Developing systematic methods to share models is one way to make the above myths come true. On the one hand standards such as SBML or CellML can be used to unambiguously describe a model but we have currently no way to unambiguously specify how to reproduce the results of simulating a model. It as if an experimentalists had no easy way to reproduce a published experiment.

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Peter Hunter - Auckland Bioengineering Institute (ABI), University of Auckland, New Zealand
Herbert Sauro - Bioengineering Dept, University of Washington, Seattle
Dan Beard - Bioengineering, Medical College Wisconsin (MCW)
Sharon Crook - Arizona State University
Ahmet Erdemir - Computational Biomodeling (CoBi) Core, Lerner Research Institute, Cleveland Clinic
Ion Moraru - University of Connecticut Health Center
Mark Musen - Stanford Center for Biomedical Informatics Research, Stanford University
Max Neal - Bioengineering, UW
Poul Nielsen - Auckland Bioengineering Institute (ABI), University of Auckland, New Zealand
James Schwaber - Thomas Jefferson University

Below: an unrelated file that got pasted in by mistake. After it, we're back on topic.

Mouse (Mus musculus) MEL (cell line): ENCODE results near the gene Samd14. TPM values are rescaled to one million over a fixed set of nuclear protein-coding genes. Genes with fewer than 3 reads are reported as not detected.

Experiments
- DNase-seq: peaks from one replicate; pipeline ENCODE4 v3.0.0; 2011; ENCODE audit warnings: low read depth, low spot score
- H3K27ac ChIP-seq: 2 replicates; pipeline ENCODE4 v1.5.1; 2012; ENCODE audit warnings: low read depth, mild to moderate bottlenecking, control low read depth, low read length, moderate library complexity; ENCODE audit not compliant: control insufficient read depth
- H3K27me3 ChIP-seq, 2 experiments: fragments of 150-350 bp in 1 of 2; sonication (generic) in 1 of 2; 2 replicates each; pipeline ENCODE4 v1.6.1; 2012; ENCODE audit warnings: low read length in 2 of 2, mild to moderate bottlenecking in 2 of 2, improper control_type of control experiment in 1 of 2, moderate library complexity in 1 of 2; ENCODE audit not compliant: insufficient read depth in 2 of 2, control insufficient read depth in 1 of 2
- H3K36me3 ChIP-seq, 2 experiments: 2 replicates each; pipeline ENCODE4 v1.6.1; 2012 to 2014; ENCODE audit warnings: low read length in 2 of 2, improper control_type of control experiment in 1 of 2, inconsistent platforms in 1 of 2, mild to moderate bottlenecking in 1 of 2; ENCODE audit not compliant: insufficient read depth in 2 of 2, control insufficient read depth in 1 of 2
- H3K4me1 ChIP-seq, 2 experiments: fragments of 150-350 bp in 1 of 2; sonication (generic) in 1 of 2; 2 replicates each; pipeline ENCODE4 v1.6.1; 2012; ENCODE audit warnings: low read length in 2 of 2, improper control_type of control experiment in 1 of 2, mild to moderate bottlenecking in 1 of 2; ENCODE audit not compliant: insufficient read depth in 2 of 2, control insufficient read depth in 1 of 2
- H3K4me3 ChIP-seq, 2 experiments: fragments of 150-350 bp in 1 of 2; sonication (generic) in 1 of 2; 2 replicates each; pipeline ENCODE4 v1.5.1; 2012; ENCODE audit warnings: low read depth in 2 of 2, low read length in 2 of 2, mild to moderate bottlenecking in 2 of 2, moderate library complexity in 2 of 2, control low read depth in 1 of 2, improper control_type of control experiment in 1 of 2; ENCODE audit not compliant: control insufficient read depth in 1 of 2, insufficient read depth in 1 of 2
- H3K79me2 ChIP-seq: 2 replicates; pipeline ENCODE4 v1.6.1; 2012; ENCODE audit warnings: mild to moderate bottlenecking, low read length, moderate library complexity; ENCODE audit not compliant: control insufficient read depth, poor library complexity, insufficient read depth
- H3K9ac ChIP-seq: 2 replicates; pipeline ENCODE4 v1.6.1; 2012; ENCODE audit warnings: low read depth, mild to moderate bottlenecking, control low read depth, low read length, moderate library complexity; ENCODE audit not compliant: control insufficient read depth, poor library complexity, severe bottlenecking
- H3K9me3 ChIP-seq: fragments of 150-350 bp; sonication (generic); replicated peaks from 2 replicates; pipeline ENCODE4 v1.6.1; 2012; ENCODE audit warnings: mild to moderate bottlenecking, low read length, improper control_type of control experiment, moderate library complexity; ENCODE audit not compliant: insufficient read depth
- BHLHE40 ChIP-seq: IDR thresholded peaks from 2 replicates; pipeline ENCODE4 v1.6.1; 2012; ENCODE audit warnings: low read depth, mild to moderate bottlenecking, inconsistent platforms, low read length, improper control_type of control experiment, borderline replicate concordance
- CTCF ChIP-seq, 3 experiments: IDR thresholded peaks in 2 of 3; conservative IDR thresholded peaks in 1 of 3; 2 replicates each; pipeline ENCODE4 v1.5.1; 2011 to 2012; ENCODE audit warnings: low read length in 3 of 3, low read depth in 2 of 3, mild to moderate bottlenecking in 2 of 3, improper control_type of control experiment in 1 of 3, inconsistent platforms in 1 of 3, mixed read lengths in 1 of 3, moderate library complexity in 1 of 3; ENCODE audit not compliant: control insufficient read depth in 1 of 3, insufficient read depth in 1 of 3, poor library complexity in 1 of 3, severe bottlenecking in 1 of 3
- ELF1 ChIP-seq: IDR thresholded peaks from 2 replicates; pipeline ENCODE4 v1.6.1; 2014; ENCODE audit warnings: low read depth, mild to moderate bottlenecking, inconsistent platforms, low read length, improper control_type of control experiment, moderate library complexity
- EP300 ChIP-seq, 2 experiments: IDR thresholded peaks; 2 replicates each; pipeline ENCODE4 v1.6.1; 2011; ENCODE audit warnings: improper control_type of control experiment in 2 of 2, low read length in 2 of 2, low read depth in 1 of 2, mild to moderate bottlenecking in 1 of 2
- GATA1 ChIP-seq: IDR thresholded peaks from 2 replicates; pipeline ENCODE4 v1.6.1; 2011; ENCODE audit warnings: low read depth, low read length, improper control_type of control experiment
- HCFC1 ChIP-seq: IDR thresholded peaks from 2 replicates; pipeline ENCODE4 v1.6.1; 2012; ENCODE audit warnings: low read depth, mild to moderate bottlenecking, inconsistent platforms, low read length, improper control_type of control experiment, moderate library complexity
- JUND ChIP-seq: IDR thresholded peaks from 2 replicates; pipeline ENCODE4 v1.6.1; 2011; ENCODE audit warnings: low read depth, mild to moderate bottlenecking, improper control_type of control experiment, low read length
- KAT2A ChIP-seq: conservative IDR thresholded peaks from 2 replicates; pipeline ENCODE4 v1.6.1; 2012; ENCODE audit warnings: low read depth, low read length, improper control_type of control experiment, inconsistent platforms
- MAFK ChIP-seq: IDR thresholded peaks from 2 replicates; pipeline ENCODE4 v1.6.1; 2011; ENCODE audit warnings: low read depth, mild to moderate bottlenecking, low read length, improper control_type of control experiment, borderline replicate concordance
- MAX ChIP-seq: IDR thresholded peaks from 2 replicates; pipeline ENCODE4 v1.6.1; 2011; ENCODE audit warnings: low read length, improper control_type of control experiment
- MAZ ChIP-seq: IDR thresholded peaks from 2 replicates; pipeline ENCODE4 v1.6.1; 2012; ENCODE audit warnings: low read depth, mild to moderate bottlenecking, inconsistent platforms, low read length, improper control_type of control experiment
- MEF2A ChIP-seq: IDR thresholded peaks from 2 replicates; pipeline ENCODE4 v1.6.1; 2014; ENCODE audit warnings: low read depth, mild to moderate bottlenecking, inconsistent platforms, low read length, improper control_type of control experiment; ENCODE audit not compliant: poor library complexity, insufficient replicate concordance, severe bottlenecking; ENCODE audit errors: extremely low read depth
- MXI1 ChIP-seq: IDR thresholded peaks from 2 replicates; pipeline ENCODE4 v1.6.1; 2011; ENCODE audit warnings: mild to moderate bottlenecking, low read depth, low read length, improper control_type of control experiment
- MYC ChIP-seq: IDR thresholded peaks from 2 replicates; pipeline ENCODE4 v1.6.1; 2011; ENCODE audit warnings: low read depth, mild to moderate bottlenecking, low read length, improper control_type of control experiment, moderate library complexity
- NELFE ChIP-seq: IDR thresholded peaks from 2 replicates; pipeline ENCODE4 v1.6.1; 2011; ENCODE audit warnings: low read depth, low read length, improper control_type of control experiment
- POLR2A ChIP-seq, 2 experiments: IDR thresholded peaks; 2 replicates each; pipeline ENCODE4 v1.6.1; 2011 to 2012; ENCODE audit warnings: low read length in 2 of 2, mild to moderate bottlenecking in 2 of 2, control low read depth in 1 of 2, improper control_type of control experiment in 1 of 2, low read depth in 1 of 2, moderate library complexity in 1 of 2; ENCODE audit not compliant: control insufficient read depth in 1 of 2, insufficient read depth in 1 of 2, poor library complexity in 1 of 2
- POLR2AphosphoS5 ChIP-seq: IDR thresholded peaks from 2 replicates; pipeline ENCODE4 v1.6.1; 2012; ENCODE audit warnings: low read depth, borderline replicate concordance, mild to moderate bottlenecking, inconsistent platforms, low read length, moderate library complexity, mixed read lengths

Rajanikanth Vadigepalli - Thomas Jefferson University

Grace Peng (NIBIB)
Stephanie Sabourin (NIBIB)
German Cavelier (NIMH)
Peter Lyster (NIGMS)

Current State of the Art:

Model Databases
Biomodels Database,
BioModels Database
CellML Models

Markup Languages
SBGN (Systems Biology Graphical Notation)
SBML (Systems Biology Markup Language)
SEDML (Simulation Experiment Description Language)

Major Tools that Support Existing Standards

Antimony (CellML and SBML)
CellDesigner (SBML)
Copasi (SBML)
Core (CellML)
iBioSim (SBML)
JDesigner (SBML)
JSim (CellML and SBML)
OpenCell/PCEnv (CellML)
VCell (CellML and SBML)
cmgui (FieldML)
openCMISS (CellML, FieldML)

Challenges and Opportunities:

A specific challenge for this year is to have one or more of the IMAG groups using the existing modeling standards and to understand what the impediments are to wider use of standards by the IMAG community.